#84
There's the reason I enjoy apilado so much. Not for the sake of the challenge, but for potential for subtle nuance and expression.
I don't think it's actually necessary to dance apilado to do milonguero ochos. But it's certainly easier.

Did you know you can actually tell a joke using forward ochos?
Does it involve an Englishman, an American and an Argeninian walking into a bar?
 
#85
Not necessarily. In a pivoting ocho (back or otherwise), there is dissociation (twisting) going on, certainly. But for milonguero ochos, then no. The feeling with milonguero (crossing) ochos is of the hips staying parallel to the leader, but with one side or the other "sinking" or lowering as you stretch the side of the body to take that back/side step with the free leg.
To be fair, I was trying to describe this to a teacher on Tuesday, and she thought I was describing ochos in close embrace, so it's not like the concept's an easy one to grasp.
 

JohnEm

Well-Known Member
#86
that's pretty pedantic; are you saying that pelvis moves independently of the chest or the other way around?
I'm actually saying it's either - it's an intended separation, sometimes of
the direction of the pelvis from the chest or the other way round. I suspect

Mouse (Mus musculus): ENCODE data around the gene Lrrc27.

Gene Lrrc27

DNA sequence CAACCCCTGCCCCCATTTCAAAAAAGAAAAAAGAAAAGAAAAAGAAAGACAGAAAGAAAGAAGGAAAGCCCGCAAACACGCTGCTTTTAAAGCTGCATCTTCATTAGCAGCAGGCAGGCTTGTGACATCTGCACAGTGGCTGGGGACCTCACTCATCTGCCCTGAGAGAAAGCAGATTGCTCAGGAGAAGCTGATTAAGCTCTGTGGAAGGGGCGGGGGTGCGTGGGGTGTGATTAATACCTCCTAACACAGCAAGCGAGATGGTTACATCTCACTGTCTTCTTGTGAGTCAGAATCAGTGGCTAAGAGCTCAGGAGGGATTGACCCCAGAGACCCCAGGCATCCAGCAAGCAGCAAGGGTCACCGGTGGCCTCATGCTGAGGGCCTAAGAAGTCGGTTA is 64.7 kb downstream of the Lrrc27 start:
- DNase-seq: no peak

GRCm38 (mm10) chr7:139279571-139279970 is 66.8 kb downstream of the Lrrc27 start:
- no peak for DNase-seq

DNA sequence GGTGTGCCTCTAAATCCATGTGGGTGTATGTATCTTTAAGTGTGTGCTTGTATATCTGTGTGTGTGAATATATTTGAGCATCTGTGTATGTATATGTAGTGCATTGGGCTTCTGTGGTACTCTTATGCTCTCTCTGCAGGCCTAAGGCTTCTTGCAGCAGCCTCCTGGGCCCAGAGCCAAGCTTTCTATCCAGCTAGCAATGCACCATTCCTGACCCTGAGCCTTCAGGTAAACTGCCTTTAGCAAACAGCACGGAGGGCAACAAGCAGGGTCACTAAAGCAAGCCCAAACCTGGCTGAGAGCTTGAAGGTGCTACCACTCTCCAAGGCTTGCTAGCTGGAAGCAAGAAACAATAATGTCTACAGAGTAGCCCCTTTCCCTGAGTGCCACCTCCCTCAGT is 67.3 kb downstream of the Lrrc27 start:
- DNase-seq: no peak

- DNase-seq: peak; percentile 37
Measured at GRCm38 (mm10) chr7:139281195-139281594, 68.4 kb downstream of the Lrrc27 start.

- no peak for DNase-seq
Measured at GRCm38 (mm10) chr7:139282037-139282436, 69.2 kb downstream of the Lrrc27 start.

it may be what some teach as an isolation though I have no experience.

not really, natural walking usually involves contrabody motion
You've been to D&M workshops? But yes but that isn't normally regarded
as dissociation as it's a whole body torsion with no purposeful isolation.

I certainly do disagree..it isnt a narrow approach. Although I frown on the use of the term dissociation to describe what is just a twist of the body for the follower, although I accept its a common usage in tango circles*
And quite a lot of followers don't seem to be able to do in dance what
they normally make use of to a lesser extent in normal non-dance life.
*In my use of the term only leaders disscociate as they have to make weight changes that the follower doesnt feel.
I wouldn't use dissociation to describe that, probably confusion!
 

Peaches

Well-Known Member
#87
To be fair, I was trying to describe this to a teacher on Tuesday, and she thought I was describing ochos in close embrace, so it's not like the concept's an easy one to grasp.